A lot of times kung fu practitioners catch flak from other stylists who claim that the sparring methods we use aren’t practical.
To fully address this, we have to look at what sparring is.
First, sparring is not fighting. Nothing that we as practitioners do is fighting (unless we’re fighting).
I hope this makes sense.
We have families for goodness’ sake. If we actually fought, as Kuntao practitioners, we would draw blades and end up killing each other.
Unless you’re Musashi, you’re chances of developing skill with this method are slim.
Everything we do from forms, to techniques, to games, and sparring are all isolated pieces of actual fighting. We break down skills and abilities into compartments called drills (or sparring) so that we can build fighting skill without having to actually fight. If you’ve trained all the pieces for fighting, even if in separate compartments, you can put everything together and have serious fighting ability.
The problem is that many stylists (including kung fu practitioners) don’t train all the pieces. These folks sometimes enter exchanges with serious fighters and just can’t hang with them. This results in suspicion regarding kung fu training practices (as it should).
This doesn’t mean that you have to resort to full power bare-knuckle fighting, you just have to plug in the holes in your approach.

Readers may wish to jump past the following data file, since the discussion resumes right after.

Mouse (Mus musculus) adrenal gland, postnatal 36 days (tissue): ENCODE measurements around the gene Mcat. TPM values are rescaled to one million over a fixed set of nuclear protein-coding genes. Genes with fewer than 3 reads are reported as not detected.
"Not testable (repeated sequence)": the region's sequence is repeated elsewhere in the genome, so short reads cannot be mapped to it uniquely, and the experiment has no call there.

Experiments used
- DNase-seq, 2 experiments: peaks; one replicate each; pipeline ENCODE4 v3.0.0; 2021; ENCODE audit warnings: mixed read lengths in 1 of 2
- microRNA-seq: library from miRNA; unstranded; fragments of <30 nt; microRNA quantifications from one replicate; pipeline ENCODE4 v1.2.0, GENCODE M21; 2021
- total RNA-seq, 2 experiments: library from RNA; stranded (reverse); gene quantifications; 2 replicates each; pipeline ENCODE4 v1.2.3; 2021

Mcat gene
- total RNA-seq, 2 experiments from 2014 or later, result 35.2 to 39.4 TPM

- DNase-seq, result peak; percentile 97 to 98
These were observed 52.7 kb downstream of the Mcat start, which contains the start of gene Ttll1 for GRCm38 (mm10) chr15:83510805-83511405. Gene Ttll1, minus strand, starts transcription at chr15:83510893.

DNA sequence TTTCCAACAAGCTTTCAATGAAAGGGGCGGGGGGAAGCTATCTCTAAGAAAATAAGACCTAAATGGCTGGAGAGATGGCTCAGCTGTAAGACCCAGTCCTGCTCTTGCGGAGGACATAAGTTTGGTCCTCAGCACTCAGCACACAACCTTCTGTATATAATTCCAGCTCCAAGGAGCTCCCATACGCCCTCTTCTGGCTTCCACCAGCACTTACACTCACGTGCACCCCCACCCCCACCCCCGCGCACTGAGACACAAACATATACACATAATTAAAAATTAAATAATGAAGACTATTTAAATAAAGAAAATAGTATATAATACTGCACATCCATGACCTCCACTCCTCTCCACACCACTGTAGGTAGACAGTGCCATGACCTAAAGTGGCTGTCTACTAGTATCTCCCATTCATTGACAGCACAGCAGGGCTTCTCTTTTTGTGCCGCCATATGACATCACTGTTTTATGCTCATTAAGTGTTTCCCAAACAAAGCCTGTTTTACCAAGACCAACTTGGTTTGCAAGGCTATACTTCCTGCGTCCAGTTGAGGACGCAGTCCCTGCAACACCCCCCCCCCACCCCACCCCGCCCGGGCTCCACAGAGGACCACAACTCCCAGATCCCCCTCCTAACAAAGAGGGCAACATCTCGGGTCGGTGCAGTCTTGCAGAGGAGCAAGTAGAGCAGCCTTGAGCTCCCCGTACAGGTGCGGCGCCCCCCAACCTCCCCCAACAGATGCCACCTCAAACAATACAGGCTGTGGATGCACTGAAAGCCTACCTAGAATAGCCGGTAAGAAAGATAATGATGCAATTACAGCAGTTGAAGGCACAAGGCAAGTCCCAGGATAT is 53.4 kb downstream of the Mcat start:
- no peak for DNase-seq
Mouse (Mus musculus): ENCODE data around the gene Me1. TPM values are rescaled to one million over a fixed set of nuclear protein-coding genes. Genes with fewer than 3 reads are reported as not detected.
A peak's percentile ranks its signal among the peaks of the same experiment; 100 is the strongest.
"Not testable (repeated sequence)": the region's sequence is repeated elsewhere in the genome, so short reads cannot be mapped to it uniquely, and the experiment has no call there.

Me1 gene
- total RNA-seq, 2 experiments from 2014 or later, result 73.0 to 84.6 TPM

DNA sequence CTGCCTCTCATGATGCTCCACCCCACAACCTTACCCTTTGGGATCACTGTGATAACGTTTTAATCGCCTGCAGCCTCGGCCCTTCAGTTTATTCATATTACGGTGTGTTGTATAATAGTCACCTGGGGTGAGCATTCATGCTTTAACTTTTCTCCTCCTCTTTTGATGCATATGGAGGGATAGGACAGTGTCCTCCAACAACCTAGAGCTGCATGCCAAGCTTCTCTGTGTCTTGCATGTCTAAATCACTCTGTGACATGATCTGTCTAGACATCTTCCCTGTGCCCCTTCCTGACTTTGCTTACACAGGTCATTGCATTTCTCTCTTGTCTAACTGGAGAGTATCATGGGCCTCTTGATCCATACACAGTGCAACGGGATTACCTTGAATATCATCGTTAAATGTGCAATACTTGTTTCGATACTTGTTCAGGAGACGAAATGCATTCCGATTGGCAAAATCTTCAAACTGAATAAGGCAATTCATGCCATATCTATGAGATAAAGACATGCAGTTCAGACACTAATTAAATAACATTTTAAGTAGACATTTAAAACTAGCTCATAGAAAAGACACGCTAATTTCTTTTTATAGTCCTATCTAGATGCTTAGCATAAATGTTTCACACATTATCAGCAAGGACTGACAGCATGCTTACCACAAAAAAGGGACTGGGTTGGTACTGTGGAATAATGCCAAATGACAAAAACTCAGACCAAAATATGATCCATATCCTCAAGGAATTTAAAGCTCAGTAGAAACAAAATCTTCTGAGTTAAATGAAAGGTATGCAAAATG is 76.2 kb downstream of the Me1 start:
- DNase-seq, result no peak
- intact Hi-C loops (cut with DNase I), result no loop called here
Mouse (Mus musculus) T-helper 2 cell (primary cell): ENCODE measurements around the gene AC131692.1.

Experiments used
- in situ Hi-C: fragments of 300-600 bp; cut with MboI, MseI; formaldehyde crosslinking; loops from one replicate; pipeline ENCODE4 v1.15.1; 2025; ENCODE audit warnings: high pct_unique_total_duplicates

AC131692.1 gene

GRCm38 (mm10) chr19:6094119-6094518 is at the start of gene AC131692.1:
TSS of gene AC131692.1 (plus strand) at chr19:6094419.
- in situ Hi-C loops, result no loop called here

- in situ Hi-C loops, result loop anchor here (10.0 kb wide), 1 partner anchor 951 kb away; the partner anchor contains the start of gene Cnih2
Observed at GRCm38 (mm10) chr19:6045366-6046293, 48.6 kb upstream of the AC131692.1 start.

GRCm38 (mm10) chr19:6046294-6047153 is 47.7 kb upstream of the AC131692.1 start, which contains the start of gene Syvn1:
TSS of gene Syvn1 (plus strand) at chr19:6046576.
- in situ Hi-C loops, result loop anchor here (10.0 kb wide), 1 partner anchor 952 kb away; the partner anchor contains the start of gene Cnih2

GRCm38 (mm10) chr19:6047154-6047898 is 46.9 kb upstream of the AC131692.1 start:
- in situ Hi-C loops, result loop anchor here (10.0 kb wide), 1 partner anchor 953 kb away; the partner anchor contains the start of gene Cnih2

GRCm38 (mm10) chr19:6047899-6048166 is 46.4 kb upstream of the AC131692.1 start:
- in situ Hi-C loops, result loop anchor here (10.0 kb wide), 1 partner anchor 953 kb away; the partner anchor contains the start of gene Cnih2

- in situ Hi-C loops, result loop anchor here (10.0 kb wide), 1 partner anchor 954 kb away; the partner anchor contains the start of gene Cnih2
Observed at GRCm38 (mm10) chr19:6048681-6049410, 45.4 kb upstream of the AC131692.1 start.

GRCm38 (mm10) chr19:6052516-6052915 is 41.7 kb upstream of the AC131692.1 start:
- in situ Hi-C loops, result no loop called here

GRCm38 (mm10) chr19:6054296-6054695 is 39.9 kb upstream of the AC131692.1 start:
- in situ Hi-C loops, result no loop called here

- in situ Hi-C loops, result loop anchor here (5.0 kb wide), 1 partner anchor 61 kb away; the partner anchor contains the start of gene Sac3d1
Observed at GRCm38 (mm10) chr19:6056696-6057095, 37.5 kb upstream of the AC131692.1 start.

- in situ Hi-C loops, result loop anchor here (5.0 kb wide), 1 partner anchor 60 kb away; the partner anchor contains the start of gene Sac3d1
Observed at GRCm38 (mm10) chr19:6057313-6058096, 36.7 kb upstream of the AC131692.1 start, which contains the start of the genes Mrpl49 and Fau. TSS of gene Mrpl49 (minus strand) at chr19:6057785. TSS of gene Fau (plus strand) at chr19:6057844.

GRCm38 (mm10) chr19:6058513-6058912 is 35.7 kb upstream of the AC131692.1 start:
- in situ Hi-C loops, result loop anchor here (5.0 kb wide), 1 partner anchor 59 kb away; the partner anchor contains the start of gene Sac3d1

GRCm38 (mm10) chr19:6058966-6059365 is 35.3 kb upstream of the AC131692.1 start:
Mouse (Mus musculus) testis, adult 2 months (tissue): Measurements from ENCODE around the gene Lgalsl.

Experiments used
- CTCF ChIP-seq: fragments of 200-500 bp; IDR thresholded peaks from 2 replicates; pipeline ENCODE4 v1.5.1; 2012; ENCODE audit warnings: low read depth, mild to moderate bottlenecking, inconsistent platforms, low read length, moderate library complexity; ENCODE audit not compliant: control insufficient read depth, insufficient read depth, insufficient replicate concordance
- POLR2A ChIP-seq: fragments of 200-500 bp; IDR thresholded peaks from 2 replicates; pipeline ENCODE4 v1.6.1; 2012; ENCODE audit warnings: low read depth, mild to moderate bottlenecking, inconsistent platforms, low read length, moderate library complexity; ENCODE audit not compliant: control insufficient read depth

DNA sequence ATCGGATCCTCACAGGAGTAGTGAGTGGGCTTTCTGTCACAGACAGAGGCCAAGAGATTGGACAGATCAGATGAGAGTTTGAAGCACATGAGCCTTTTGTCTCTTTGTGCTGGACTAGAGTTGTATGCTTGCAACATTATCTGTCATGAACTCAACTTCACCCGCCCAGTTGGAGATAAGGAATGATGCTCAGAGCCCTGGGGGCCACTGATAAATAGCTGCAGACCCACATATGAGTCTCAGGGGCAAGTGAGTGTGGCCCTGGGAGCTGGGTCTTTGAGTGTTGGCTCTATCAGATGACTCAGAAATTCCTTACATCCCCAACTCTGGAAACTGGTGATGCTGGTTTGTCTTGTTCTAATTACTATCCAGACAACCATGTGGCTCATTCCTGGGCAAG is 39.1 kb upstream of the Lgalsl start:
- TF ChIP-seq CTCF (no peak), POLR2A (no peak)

Sticky hands is a good example. If all you train is close range sticky hands, there is probably a hole in your ability to navigate a decent entry for someone who is keeping distance and being cagey. It doesn’t mean your sticky hands won’t work, there just might be a hole you need to plug up to round everything out.
Having a complete, well rounded approach to sparring is vital for transferring the skills you practice into real life application.
Complete sparring methods that impart ALL the qualities a practitioner needs to transfer what they do in the school to the street can be difficult to find. That’s why Master Clear developed The Art of Sparring for Self Defense. The two disc set is loaded with information and method for how to adequately pressure test your art for live attack situations.
…and it’s just one of the videos in the Clear Defense Instructor Package that contains everything you need to become a Clear’s Silat Instructor (except the hard work. You have to supply that yourself.)